Cover Image: The Arabic Quilt

The Arabic Quilt

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Member Reviews

This was such an eye opening book for me and I can’t wait to purchase it for my classroom to read with my students. You don’t often see many picture books with an Arabic background or characters and I think this was so well done. Thank you!
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A sweet story about a young Egyptian-American girl, Kanzi, getting ready to go to school for the first time since her family immigrated to the U.S.. She's worried (as all children are) about fitting in with her classmates, about being thought of as "other," about looking different from the other kids. One day, Kanzi forgets her lunch, and her mother brings it to her, calling her "Habibti" (my love). A girl from Kanzi's class, Molly, overhears, and makes fun of her mother's words, saying her language sounds funny. Kanzi rises to the occasion, sharing her language with her classmates through an art project- the students make a paper quilt, each piece having their name on it written in Arabic. Molly apologizes, and asks for Kanzi's help writing Molly's mother's name in Arabic, as Molly wants to make a quilt square for her mother as a gift. At the end of the story, Kanzi writes a poem to her parents, thanking them for always encouraging her to be proud of her heritage.
This is a great story, showing Kanzi's feelings in a relatable way that children can understand- kids don't like to feel different from their peers, and no one likes to be made fun of. The teacher's behavior in the story was wonderful, turning a bad situation into a positive learning experience. I liked that Molly grew from the experience, and I can only hope all children finding themselves in her place will grow too. After the story, there is a glossary of the Arabic words used in the story. The illustrations are lovely and emotive, and blend with the story well. Definitely recommended, for classroom and school libraries, as well as home collections.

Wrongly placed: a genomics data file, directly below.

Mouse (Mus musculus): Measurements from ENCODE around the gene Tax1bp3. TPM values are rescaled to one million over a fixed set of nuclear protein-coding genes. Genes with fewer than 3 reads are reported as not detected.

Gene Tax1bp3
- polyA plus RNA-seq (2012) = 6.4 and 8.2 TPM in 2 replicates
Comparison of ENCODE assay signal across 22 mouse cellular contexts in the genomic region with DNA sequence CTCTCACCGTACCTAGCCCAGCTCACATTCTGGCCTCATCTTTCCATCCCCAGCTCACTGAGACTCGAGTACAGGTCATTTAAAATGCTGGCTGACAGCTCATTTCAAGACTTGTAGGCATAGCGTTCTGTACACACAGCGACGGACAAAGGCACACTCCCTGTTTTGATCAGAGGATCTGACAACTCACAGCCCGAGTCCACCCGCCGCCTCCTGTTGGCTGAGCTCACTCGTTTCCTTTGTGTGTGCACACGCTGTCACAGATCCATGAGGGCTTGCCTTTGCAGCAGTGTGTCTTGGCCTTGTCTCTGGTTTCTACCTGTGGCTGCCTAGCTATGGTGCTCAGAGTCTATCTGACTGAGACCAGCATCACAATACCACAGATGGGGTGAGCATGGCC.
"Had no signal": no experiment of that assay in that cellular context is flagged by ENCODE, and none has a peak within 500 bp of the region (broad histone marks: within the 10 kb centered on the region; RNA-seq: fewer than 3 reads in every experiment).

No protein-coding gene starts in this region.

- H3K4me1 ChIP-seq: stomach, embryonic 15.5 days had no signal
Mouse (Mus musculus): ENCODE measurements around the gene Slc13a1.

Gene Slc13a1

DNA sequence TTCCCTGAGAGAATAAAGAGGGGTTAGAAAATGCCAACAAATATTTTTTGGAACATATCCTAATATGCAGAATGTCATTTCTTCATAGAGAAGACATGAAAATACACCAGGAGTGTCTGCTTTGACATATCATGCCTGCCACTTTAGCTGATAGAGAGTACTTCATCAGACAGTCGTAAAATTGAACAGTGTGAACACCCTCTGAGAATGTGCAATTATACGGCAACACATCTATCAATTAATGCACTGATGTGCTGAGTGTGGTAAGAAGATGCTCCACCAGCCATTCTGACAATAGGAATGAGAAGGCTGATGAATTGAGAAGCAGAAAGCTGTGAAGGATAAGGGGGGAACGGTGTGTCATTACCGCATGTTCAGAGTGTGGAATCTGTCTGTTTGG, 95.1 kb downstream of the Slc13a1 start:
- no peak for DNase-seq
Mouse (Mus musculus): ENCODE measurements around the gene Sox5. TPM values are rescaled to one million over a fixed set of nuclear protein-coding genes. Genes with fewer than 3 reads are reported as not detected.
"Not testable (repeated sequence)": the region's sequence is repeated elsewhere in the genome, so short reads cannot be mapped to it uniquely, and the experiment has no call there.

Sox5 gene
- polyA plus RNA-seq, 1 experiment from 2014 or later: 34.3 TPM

#TheArabicQuilt #NetGalley
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The Arabic Quilt is the perfect book to introduce multiculturalism in the classroom or at home. The story follows Kanzi, who just moved to a new town with her parents. When one of her peers makes fun of her mother speaking their native language, she decides to proudly share her culture rather than shying away. 

I love this book for a number of reasons, but especially the inclusion of Arabic language within the book. Even as an adult, this sparked my interest in learning more of the language. In addition, the paper quilt idea makes this the perfect classroom read! I'm sure students would love to participate in making their own quilt after reading.
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This book was received as an ARC from Myrick Marketing & Media, LLC - Tilbury House Publishers in exchange for an honest review. Opinions and thoughts expressed in this review are completely my own.

I loved this story and the illustrations in this book. The meaning and feeling of this book is so warm and inspiring that everyone will appreciate the sentiment. I also loved the symbolism of the quilt and how it help Kanzi overcome the bullying and opinions of the students in her class and how she looked at her heritage as part of who she is and the pride that comes along with it. This will be great for our classrooms since we have a strong Arabic community and everyone will appreciate the message of the book.